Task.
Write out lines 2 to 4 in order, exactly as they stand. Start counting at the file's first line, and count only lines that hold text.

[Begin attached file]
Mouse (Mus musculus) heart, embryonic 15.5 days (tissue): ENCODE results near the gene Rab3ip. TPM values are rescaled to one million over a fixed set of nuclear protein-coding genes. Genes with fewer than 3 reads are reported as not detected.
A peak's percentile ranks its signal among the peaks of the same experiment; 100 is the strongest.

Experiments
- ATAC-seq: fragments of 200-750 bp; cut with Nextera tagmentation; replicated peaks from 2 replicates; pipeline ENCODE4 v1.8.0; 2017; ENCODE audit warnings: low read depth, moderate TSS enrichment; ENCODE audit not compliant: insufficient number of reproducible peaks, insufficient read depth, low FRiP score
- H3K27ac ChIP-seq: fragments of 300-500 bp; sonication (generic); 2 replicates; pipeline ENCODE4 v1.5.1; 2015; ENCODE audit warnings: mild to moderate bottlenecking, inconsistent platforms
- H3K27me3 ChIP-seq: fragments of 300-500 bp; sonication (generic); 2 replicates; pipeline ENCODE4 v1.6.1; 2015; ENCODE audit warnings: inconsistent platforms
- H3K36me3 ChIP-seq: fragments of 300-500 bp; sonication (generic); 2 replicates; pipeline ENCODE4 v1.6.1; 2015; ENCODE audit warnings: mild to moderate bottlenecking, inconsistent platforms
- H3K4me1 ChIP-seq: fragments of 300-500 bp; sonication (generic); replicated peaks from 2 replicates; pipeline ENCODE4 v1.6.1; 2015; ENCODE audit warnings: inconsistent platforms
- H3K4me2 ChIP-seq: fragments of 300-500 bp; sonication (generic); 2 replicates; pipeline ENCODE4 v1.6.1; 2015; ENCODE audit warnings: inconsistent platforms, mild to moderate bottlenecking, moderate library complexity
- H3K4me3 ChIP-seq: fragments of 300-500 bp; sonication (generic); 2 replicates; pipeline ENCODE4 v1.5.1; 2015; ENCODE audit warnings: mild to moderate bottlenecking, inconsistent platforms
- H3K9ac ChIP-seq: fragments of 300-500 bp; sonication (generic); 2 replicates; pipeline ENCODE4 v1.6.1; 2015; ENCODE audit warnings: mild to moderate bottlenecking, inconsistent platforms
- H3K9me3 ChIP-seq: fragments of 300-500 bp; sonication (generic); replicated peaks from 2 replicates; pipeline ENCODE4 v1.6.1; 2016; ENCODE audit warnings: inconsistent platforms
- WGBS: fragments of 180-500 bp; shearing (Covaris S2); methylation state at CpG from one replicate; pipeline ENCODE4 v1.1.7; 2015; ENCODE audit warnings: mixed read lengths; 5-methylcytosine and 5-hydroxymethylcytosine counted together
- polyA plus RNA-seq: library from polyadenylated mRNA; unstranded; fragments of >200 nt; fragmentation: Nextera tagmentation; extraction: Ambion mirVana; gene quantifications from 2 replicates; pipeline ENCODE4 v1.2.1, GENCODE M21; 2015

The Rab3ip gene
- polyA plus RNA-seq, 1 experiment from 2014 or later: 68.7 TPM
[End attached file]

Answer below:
A peak's percentile ranks its signal among the peaks of the same experiment; 100 is the strongest.

Experiments
- ATAC-seq: fragments of 200-750 bp; cut with Nextera tagmentation; replicated peaks from 2 replicates; pipeline ENCODE4 v1.8.0; 2017; ENCODE audit warnings: low read depth, moderate TSS enrichment; ENCODE audit not compliant: insufficient number of reproducible peaks, insufficient read depth, low FRiP score